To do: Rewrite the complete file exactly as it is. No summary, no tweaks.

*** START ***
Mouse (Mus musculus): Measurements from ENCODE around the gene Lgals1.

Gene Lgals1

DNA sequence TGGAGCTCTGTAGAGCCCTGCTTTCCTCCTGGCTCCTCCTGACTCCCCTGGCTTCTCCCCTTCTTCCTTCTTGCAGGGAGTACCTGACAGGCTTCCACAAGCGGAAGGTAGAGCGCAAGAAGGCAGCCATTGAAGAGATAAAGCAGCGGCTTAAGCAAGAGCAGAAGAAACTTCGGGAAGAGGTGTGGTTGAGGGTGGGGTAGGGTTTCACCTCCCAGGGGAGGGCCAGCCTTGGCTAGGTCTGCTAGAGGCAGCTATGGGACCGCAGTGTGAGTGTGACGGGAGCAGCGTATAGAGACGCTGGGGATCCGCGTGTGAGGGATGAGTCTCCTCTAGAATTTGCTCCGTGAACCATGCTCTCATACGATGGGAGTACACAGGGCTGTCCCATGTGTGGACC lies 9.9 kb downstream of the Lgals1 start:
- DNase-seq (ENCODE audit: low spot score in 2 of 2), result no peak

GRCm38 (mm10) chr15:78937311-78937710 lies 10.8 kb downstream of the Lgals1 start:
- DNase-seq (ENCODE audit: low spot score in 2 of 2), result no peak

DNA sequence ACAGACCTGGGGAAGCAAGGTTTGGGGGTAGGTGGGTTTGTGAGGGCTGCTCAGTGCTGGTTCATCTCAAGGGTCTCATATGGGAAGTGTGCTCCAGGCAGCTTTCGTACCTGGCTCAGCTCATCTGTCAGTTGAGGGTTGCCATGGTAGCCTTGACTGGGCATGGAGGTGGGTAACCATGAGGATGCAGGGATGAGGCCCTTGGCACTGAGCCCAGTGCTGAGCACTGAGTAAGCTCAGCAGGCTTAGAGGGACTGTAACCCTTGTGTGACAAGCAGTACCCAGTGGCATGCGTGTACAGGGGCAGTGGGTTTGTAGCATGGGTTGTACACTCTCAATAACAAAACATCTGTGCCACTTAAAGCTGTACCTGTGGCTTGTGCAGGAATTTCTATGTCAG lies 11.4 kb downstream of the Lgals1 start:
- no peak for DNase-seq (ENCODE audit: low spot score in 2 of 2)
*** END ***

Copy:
Mouse (Mus musculus): Measurements from ENCODE around the gene Lgals1.

Gene Lgals1

DNA sequence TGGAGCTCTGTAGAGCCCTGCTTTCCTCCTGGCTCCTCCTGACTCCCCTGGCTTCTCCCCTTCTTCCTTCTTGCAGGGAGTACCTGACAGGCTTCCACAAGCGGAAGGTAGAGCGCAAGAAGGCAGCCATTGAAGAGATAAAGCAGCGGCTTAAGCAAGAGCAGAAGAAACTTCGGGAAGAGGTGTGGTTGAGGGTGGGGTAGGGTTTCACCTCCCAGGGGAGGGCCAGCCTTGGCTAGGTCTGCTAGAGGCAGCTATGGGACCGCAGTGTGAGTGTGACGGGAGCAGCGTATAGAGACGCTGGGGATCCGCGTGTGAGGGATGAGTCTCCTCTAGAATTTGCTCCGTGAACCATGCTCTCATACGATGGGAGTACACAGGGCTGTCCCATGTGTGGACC lies 9.9 kb downstream of the Lgals1 start:
- DNase-seq (ENCODE audit: low spot score in 2 of 2), result no peak

GRCm38 (mm10) chr15:78937311-78937710 lies 10.8 kb downstream of the Lgals1 start:
- DNase-seq (ENCODE audit: low spot score in 2 of 2), result no peak

DNA sequence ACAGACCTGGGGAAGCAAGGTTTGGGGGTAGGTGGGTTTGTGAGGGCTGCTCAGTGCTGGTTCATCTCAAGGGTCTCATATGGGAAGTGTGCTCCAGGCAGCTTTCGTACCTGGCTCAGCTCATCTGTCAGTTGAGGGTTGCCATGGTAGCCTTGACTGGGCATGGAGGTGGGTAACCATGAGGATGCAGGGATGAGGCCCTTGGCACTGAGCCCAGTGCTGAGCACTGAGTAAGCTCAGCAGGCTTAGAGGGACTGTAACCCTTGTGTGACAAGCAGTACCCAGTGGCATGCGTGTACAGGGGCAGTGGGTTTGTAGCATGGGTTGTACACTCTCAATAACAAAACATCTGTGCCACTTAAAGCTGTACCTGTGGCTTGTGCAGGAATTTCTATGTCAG lies 11.4 kb downstream of the Lgals1 start:
- no peak for DNase-seq (ENCODE audit: low spot score in 2 of 2)